1. The three policies are remarkably similar in average cost. By clever choice of parameter values, one can get good results out of any of the three policies.
  2. Not shown in Table 1, but clear from the detailed simulation results, is that poor choices for parameter values can be disastrous for any policy.
  3. It is worth noting that the periodic review (T,S) policy was not allowed to optimize over possible values of T. We fixed T at 30 to mimic what is common in practice, but those who use the periodic review policy should consider other review periods. An additional experiment fixed the review period at T = 7 days. The average cost in this scenario was minimized at $36,551 ± $1,668 with S = 343. This result is better than that using T = 30 days.
  4. We should be careful about over-generalizing these results. They depend on the assumed values of the three cost parameters (holding, ordering and shortage) and the character of the demand process.
  5. It is possible to run experiments like those shown here automatically in Smart Inventory Optimization. This means that you too would be able to explore design choices in a rigorous way.




Are You Playing the Inventory Guessing Game?

Some companies invest in software to help them manage their inventory, whether it’s spare parts or finished goods. But a surprising number of others play the Inventory Guessing Game every day, trusting to an imagined “Golden Gut” or to plain luck to set their inventory control parameters. But what kind of results do you expect with that approach?

How good are you at intuiting the right values? This blog post challenges you to guess the best Min and Max values for a notional inventory item. We’ll show you its demand history, give you a few relevant facts, then you can pick Min and Max values and see how well they would work. Ready?

The Challenge

Figure 1 shows the daily demand history of the item. The average demand is 2 units per day. Replenishment lead time is a constant 10 days (which is unrealistic but works in your favor). Orders that cannot be filled immediately from stock cannot be backordered and are lost. You want to achieve at least an 80% fill rate, but not at any cost. You also want to minimize the average number of units on hand while still achieving at least an 80% fill rate. What Min and Max values would produce an 80% fill rate with the lowest average number of units on hand? [Record your answers for checking later. The solution appears below at the end of the article.]

Are You Playing the Inventory Guessing Game-1

Computing the Best Min and Max Values

The way to determine the best values is to use a digital twin, also known as a Monte Carlo simulation. The analysis creates a multitude of demand scenarios and passes them through the mathematical logic of the inventory control system to see what values will be taken on by key performance indicators (KPI’s).

We built a digital twin for this problem and systematically exercised it with 1,085 pairs of Min and Max values. For each pair, we simulated 365 days of operation a total of 100 times. Then we averaged the results to assess the performance of the Min/Max pair in terms of two KPI’s: fill rate and average on hand inventory.

Figure 2 shows the results. The inherent tradeoff between inventory size and fill rate is clear in the figure: if you want a higher fill rate, you have to accept a larger inventory. However, at each level of inventory there is a range of fill rates, so the game is to find the Min/Max pair that yields the highest fill rate for any given size inventory.

A different way to interpret Figure 2 is to focus on the dashed green line marking the target 80% fill rate. There are many Min/Max pairs that can hit near the 80% target, but they differ in inventory size from about 6 to about 8 units. Figure 3 zooms in on that region of Figure 2 to show  quite a number of Min/Max pairs that are competitive.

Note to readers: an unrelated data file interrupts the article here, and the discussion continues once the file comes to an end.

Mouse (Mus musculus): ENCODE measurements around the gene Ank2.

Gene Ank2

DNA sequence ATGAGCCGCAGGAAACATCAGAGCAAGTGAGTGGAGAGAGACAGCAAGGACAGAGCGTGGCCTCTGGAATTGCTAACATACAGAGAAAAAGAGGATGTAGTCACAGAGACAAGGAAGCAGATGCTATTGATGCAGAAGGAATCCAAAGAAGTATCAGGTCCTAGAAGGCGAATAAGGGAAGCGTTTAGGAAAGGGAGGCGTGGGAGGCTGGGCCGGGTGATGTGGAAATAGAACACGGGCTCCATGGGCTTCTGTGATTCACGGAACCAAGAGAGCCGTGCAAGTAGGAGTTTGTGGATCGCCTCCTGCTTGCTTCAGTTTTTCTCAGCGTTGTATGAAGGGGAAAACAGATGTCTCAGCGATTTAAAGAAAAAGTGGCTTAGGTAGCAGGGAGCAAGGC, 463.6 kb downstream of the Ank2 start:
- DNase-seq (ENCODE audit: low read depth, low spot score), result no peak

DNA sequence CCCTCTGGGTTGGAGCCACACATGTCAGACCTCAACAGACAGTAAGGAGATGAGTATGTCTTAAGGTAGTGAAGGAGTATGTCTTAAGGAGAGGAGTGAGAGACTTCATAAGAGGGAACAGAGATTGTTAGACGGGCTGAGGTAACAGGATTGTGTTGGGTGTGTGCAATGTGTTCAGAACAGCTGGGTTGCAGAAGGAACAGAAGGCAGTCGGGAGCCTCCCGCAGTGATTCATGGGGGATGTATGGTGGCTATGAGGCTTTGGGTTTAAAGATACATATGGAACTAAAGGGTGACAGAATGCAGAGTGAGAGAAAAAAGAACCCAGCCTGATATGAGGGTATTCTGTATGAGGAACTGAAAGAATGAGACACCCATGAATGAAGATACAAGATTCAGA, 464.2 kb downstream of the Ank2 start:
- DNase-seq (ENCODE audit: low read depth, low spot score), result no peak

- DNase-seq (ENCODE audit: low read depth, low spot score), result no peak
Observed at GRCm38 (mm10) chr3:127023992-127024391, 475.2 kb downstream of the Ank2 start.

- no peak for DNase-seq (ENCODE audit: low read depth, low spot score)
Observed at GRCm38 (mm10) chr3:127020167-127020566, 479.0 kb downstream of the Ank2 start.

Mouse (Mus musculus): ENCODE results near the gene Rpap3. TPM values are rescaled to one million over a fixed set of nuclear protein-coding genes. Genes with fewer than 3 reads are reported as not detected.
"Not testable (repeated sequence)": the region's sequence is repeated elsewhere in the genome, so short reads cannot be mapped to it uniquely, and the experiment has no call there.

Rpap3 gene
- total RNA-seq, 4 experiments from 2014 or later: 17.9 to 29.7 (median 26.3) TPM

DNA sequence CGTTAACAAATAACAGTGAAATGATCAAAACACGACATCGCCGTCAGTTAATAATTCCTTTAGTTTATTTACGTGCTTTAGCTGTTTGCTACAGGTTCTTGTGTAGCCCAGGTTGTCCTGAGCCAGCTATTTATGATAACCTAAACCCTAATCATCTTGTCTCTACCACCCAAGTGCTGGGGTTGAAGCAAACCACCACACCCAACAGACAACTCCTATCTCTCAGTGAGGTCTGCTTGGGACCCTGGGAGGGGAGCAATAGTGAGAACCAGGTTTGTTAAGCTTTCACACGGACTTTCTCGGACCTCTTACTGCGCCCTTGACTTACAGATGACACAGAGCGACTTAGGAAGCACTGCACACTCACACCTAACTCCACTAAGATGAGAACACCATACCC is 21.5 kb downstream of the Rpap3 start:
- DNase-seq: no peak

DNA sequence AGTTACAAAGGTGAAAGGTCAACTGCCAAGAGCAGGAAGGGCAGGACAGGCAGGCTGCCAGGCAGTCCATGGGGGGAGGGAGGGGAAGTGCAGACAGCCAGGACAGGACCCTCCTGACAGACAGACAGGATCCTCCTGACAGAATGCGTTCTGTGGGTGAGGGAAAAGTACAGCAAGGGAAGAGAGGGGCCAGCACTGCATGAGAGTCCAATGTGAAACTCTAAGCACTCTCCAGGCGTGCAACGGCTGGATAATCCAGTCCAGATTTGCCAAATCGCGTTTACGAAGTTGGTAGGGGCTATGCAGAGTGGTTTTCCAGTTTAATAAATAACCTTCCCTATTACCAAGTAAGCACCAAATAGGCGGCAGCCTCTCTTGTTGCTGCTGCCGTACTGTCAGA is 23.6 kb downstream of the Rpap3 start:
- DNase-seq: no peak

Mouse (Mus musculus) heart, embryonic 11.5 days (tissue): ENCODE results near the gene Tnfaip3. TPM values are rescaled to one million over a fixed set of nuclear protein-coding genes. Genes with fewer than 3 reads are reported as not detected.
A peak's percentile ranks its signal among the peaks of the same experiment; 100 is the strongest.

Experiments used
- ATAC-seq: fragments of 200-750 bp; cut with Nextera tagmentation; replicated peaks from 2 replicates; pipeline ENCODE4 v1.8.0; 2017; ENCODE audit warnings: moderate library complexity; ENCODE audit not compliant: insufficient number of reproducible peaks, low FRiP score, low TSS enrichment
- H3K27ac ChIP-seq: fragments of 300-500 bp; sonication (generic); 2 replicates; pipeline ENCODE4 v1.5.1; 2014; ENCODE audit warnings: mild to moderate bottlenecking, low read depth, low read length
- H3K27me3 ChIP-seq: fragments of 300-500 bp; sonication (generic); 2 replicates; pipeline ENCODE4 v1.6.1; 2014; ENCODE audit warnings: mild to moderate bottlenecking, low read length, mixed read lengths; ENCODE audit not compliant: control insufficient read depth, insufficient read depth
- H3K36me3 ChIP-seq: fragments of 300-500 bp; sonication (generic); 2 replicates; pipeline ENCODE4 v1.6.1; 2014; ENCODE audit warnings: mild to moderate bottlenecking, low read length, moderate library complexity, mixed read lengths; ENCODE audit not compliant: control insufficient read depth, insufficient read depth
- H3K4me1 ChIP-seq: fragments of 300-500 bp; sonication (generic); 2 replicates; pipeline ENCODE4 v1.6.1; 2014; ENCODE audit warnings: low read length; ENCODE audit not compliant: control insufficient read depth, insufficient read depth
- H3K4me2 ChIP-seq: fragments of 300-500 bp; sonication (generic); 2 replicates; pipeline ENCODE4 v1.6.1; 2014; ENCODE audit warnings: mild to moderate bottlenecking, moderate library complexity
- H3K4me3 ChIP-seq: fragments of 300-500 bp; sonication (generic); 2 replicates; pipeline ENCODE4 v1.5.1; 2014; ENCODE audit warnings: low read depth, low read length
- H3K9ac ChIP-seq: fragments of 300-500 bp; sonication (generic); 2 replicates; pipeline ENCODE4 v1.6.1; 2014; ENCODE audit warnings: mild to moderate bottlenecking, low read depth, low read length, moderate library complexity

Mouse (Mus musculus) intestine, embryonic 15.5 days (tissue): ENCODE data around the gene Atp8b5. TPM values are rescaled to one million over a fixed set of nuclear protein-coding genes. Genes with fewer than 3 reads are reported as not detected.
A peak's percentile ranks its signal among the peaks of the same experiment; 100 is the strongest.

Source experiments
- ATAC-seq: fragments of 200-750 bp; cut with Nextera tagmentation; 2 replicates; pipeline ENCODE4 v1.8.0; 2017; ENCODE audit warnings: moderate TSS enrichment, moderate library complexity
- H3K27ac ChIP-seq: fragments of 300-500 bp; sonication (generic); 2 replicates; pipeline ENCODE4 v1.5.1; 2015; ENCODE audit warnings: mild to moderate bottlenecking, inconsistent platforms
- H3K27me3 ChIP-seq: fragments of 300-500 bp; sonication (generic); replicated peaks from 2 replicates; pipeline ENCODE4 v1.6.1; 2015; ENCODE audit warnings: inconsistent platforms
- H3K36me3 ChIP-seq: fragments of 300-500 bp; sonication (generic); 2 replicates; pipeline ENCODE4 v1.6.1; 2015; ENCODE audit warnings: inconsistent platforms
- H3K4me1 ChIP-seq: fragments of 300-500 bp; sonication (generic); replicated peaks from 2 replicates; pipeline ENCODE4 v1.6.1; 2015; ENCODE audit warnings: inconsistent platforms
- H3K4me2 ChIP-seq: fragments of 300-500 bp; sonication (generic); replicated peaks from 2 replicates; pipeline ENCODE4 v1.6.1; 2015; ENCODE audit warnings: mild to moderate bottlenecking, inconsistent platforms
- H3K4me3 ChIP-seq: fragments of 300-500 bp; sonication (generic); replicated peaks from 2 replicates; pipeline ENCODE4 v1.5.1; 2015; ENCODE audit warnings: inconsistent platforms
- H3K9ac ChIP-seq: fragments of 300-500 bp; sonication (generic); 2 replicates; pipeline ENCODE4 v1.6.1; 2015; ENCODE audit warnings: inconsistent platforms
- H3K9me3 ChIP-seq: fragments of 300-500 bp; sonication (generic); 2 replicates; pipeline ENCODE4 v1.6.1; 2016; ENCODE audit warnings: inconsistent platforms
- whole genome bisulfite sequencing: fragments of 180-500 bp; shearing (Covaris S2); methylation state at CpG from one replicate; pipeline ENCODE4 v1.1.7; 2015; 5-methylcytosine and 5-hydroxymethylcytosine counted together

We sorted the results of all 1,085 simulations to identify what economists call the efficient frontier. The efficient frontier is the set of most efficient Min/Max pairs to exploit the tradeoff between fill rate and units on hand. That is, it is a list of Min/Max pairs that provide the least cost way to achieve any desired fill rate, not just 80%. Figure 4 shows the efficient frontier for this problem. Moving from left to right, you can read off the lowest price you would have to pay (as measured by average inventory size) to achieve any target fill rate. For example, to achieve a 90% fill rate, you would have to carry an average inventory of about 10 units.

Figures 2, 3, and 4 show results for various Min/Max pairs but do not display the values of Min and Max behind each point. Table 1 displays all the simulation data: the values of Min, Max, average units on hand and fill rate. The answer to the guessing game is highlighted in the first line of the table: Min=7 and Max=131. Did you get the right answer, or something close2? Did you maybe get onto the efficient frontier?


Maybe you got lucky, or maybe you do indeed have a Golden Gut, but it’s more likely you didn’t get the right answer, and it’s even more likely you didn’t even try. Figuring out the right answer is extremely difficult without using the digital twin. Guessing is unprofessional.

One step up from guessing is “guess and see”, in which you implement your guess and then wait a while (months?) to see if you like the results. That tactic is at least “scientific”, but it is inefficient.

Now consider the effort to work out the best (Min,Max) pairs for thousands of items. At that scale, there is even less justification for playing the Inventory Guessing Game. The right answer is to play it… Smart3.

1 This answer has a bonus, in that it achieves a bit more than 80% fill rate at a lower average inventory size than the Min/Max combination that hit exactly 80%. In other words, (7,13) is on the efficient frontier.

2 Because these results come from a simulation instead of an exact mathematical equation, there is a certain margin of error associated with each estimated fill rate and inventory level. However, because the average results were based on 100 simulations each 365 days long, the margins of error are small. Across all experiments, the average standard errors in fill rate and mean inventory were, respectively, only 0.009% and 0.129 units.

3 In case you didn’t know this, one of the founders of Smart Software was … Charlie Smart.